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Utah Atty General says married same-sex couples in ‘legal limbo’

In a press conference following a stay ordered by the U.S. Supreme Court of Judge Robert Shelby’s ruling that Utah’s marriage laws restricting same sex couple from marrying are unconstitutional, newly-sworn Utah Attorney General Sean Reyes said the legal status of the more than 900 same-sex marriages performed in the state are currently in “legal limbo.”  He said that his office is currently considering the legal implications of these marriages.

“This is precisely the type of uncertainty we were hoping to avoid,” Reyes said.

Reyes said he was still entertaining bids for outside counsel as the case goes through the U.S. Circuit Court of Appeals, but that the state would meet a Jan. 27 deadline ordered by the court for the state’s brief.

Gov. Gary Herbert issued a statement on the stay, saying, “Utahns deserve to have this issue resolved through a fair and complete judicial process. I firmly believe that this is a states-rights issue and I will work to defend the position of the people of Utah and our State Constitution.”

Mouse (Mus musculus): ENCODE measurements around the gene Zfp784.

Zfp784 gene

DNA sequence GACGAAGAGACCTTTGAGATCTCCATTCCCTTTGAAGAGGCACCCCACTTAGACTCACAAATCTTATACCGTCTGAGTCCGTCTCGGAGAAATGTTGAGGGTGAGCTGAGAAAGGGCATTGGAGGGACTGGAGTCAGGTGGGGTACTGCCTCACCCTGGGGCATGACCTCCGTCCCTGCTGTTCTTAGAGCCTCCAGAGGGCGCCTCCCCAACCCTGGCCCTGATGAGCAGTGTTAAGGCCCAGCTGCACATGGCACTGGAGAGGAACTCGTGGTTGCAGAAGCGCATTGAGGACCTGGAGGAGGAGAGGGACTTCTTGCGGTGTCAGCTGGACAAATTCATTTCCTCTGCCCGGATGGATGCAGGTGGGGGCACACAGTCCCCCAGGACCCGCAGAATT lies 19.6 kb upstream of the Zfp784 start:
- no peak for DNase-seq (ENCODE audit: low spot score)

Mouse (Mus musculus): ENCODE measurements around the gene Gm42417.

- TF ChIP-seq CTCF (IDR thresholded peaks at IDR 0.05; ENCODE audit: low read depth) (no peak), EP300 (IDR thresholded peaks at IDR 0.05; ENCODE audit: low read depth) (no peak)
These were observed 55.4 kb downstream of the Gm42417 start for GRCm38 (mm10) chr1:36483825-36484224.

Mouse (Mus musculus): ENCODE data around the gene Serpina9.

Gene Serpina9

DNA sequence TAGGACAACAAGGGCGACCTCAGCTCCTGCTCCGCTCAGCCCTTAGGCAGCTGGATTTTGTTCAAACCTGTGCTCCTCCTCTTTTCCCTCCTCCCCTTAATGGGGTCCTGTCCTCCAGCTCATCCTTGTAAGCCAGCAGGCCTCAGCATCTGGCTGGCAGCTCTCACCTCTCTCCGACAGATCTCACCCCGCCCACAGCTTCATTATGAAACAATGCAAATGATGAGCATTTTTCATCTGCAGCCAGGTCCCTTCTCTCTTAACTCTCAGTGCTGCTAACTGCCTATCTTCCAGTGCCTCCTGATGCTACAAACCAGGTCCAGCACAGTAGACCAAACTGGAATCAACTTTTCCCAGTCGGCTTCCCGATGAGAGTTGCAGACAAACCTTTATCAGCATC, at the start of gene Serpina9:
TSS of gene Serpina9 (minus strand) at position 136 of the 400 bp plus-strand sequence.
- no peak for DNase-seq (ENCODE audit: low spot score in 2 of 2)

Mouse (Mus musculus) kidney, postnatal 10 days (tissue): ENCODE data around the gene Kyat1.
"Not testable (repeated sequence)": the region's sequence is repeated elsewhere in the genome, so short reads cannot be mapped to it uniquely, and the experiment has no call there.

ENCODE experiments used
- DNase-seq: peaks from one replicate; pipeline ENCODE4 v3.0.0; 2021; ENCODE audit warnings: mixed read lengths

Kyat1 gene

In question are the many laws on Utah’s books that restrict marriage between a man and a woman. After the U.S. Supreme Court declared parts of DOMA unconstitutional, the Internal Revenue Service ruled that same-sex couples could now file jointly. The Utah Tax Commission, however, ruled that Utah’s legally-married same-sex couples must file separately and use figures from a faux federal form completed as if the couple were legal strangers.

Another question currently unanswered is whether couples who received a legal license to marry, but have not yet had a ceremony or had a ceremony and have not turned the paperwork into their county clerks, will be considered married, as the approximately 1000 couples married since Shelby’s ruling. County clerks and district attorneys are waiting on guidance from the AG’s office.

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2 Comments

  1. Governor now says "On Hold". That's more than non-recognition as pre-existing laws state. This is an attempt at marriage invalidation of 1300+ couples. More tax dollars likely to be spent on lawsuits.

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